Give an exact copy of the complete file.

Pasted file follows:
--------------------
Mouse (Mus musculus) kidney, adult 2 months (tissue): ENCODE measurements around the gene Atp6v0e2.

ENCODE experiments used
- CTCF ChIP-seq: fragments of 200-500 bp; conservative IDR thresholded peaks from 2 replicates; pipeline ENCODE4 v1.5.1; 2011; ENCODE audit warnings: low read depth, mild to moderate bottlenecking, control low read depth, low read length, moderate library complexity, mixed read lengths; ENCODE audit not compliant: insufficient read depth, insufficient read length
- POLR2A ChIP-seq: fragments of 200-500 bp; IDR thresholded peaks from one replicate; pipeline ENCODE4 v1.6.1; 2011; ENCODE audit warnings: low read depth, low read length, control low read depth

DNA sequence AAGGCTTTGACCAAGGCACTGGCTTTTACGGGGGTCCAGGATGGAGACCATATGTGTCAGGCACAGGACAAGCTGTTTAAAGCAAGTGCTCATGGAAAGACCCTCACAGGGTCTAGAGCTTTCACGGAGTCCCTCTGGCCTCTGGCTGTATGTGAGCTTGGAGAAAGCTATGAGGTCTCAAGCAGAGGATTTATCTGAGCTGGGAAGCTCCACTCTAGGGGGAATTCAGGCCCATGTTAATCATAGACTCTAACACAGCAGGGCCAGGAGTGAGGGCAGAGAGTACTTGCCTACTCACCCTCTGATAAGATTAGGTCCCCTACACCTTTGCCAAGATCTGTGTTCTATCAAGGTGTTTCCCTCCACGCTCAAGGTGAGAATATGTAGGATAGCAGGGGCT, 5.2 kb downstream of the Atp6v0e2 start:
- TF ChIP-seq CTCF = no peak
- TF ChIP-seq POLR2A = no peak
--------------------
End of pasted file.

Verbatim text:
Mouse (Mus musculus) kidney, adult 2 months (tissue): ENCODE measurements around the gene Atp6v0e2.

ENCODE experiments used
- CTCF ChIP-seq: fragments of 200-500 bp; conservative IDR thresholded peaks from 2 replicates; pipeline ENCODE4 v1.5.1; 2011; ENCODE audit warnings: low read depth, mild to moderate bottlenecking, control low read depth, low read length, moderate library complexity, mixed read lengths; ENCODE audit not compliant: insufficient read depth, insufficient read length
- POLR2A ChIP-seq: fragments of 200-500 bp; IDR thresholded peaks from one replicate; pipeline ENCODE4 v1.6.1; 2011; ENCODE audit warnings: low read depth, low read length, control low read depth

DNA sequence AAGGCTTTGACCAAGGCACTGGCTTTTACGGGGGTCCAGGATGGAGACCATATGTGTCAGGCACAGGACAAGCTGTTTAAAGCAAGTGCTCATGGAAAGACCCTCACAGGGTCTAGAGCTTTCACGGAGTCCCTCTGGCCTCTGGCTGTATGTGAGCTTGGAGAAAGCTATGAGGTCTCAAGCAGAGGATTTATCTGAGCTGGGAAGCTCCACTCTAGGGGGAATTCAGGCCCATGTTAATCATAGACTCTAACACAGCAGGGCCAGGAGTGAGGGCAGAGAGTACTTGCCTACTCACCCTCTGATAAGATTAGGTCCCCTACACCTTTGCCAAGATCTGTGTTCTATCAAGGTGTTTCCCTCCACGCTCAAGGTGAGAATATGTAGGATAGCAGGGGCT, 5.2 kb downstream of the Atp6v0e2 start:
- TF ChIP-seq CTCF = no peak
- TF ChIP-seq POLR2A = no peak